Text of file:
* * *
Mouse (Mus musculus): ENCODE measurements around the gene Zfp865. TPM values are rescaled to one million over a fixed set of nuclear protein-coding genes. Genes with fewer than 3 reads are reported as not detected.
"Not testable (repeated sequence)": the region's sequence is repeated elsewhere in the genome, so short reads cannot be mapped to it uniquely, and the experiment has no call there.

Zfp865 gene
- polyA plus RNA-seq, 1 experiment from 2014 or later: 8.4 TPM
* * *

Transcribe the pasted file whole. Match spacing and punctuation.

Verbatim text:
Mouse (Mus musculus): ENCODE measurements around the gene Zfp865. TPM values are rescaled to one million over a fixed set of nuclear protein-coding genes. Genes with fewer than 3 reads are reported as not detected.
"Not testable (repeated sequence)": the region's sequence is repeated elsewhere in the genome, so short reads cannot be mapped to it uniquely, and the experiment has no call there.

Zfp865 gene
- polyA plus RNA-seq, 1 experiment from 2014 or later: 8.4 TPM